The Doctrine of Infallibility is not something a Labour leader can invoke to dismiss an argument.
In the row over the closure of Ireland's Vatican embassy, Eamon Gilmore, must envy Pope Benedict when it comes to fending off the protests by Fine Gael backbenchers pressing him to reverse the decision.
One wonders why they are not turning the screws on the Taoiseach, Mr Kenny, who has been the most severe critic of the church in recent history.
Do they regard Mr Gilmore as a softer touch?
It is hardly a coincidence that the motion to re-open the embassy comes as the Pope's new representative to Ireland, Papal Nuncio Archbishop Charles J Brown, arrived in Dublin last Tuesday.
However, there are many who would argue that with the closure of hospital wards, the increase in class sizes, and with almost half a million people on the dole, an embassy in the Vatican is a luxury we can scarcely afford.
There is also the argument that a rebalancing of the relationship between the church and state was long overdue.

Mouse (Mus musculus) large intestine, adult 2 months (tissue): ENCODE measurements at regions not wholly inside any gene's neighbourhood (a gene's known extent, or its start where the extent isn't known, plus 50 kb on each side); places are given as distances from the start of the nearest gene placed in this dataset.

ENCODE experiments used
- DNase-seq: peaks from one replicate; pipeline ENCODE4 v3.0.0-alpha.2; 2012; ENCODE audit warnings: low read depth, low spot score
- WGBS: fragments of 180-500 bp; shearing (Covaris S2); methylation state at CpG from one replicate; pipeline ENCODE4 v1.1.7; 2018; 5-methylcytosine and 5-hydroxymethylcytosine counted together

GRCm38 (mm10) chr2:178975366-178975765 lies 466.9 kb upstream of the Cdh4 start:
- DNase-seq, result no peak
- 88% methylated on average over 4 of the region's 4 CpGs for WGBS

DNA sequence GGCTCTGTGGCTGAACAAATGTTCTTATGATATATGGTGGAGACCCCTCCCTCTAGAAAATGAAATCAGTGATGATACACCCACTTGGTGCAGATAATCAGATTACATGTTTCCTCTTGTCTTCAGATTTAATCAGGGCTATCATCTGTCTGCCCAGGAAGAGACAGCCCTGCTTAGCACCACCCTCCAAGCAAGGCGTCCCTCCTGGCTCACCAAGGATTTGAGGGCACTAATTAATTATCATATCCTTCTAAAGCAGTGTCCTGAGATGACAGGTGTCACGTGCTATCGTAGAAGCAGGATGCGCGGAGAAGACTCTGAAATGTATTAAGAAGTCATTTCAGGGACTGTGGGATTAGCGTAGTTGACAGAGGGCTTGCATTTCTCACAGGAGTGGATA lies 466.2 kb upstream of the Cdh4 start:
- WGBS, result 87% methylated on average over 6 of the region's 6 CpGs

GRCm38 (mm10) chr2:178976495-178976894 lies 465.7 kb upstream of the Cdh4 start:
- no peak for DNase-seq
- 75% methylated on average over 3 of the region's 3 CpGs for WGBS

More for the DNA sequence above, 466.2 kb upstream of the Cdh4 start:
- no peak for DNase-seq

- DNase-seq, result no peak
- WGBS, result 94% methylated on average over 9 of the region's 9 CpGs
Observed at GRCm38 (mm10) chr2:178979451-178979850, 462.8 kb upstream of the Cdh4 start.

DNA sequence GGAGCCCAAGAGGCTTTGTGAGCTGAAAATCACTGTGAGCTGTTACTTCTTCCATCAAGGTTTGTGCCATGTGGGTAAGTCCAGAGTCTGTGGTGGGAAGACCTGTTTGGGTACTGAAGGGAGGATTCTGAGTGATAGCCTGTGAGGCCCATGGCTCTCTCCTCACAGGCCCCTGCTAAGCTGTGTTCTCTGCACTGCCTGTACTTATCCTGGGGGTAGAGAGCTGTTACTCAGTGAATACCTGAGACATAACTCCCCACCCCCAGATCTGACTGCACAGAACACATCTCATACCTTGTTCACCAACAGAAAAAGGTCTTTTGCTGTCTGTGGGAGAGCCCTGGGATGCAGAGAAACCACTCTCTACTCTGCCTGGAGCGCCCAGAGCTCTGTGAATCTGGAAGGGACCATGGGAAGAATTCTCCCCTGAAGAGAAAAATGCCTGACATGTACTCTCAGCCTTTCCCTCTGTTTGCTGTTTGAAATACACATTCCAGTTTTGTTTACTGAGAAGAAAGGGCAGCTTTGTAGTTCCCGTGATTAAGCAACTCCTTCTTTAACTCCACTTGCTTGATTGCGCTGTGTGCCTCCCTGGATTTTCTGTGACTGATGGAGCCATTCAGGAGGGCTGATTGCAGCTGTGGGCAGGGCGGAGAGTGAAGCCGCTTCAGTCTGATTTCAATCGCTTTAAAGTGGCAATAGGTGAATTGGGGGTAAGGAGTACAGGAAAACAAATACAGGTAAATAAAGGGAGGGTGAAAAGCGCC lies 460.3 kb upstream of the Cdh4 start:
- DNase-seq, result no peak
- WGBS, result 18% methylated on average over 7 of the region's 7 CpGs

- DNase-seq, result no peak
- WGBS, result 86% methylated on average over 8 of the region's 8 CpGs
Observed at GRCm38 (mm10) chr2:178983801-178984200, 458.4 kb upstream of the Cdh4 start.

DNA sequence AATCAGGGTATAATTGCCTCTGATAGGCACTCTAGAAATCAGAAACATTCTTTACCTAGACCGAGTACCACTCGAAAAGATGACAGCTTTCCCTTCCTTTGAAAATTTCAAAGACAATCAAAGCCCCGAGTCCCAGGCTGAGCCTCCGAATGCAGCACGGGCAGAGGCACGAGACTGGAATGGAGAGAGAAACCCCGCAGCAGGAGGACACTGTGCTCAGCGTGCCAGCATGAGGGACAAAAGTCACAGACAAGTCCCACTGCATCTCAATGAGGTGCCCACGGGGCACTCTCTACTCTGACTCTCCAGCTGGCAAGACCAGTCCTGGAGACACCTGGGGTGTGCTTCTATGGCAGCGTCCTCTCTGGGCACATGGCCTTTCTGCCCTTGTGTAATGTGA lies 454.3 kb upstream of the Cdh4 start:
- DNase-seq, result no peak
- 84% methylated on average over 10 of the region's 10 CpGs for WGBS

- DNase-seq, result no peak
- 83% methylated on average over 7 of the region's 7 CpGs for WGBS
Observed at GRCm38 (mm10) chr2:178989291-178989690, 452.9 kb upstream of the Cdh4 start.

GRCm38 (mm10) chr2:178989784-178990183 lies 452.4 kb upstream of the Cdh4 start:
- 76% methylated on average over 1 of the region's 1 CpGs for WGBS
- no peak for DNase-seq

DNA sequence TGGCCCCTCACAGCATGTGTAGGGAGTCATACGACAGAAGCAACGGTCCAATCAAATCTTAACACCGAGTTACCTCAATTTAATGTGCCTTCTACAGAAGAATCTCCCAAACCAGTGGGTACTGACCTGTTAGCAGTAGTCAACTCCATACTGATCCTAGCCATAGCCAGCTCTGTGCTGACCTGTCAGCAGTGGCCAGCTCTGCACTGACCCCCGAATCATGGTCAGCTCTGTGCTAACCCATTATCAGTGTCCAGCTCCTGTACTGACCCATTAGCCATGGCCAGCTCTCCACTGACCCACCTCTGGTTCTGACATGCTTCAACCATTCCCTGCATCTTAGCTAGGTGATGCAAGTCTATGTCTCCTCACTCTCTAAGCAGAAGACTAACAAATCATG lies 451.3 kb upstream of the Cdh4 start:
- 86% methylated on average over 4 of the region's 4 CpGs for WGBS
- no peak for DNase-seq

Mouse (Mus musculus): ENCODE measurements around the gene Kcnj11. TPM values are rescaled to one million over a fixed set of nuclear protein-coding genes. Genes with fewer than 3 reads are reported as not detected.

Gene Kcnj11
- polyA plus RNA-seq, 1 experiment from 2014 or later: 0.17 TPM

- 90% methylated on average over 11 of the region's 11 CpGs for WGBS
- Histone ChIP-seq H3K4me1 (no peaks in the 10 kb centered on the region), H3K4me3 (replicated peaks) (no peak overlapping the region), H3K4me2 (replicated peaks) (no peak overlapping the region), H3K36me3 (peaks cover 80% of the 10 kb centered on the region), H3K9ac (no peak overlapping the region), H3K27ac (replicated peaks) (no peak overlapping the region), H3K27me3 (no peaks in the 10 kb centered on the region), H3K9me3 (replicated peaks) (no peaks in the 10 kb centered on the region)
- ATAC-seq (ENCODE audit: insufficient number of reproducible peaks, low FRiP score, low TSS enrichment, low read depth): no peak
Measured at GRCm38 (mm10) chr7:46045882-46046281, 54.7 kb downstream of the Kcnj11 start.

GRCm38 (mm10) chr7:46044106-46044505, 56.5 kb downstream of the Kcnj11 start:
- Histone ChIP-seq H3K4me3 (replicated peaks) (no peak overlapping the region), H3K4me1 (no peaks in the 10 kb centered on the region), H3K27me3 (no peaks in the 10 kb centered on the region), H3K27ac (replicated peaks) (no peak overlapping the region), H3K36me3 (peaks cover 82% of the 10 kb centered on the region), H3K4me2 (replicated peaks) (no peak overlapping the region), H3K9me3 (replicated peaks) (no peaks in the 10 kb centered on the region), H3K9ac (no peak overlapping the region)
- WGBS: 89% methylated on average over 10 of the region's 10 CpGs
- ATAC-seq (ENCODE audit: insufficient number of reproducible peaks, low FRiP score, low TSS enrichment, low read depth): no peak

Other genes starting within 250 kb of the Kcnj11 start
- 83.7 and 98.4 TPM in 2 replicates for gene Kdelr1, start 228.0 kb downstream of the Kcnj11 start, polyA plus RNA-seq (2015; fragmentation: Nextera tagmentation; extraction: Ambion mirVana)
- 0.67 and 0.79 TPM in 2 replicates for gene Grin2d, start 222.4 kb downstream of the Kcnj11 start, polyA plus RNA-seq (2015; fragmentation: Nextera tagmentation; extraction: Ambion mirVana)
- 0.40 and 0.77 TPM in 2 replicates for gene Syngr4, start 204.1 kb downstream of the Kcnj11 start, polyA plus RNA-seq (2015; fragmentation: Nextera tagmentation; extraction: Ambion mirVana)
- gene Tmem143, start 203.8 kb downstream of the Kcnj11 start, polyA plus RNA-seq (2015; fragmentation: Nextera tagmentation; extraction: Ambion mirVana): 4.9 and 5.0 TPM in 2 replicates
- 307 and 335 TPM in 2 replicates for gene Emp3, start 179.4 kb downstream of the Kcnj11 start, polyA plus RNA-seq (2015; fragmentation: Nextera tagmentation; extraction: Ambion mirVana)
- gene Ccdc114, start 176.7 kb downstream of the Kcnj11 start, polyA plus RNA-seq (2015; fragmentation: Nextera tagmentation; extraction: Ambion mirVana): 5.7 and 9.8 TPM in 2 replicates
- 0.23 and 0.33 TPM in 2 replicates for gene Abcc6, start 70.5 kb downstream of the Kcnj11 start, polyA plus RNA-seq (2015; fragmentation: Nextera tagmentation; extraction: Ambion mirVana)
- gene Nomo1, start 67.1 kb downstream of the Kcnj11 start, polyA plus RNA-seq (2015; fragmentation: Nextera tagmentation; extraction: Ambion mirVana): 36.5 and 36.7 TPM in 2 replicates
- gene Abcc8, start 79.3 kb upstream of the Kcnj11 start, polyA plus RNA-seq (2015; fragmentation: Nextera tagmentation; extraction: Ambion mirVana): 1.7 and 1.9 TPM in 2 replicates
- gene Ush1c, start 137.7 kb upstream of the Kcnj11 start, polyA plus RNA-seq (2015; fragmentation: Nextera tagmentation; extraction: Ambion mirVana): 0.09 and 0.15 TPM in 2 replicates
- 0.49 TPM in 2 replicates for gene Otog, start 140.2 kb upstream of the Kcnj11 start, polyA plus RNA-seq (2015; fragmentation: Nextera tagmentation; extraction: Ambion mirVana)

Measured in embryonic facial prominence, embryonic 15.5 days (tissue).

Many felt that the pulpit has cast too long a shadow over society, while others will decry the fact that we have gone too far in the opposite direction, and that the church has been forced into a defensive position.
Apart from the ideological or religious arguments, there may also be an element of blatant political opportunism at play here.
If Fine Gael TDs can lay the blame for the closure of the embassy at the door of Mr Gilmore, and thus gain electoral advantage down the line, they will do so.
Fianna Fail also want the closure reversed.
Perhaps there is merit in Mr Gilmore's own proposal that the Vatican in the future might recognise an ambassador based in the same embassy as the Irish Ambassador to Italy.
At the moment, the Vatican will not recognise any ambassador in this situation.
Surely a solution is not beyond the limits of diplomacy?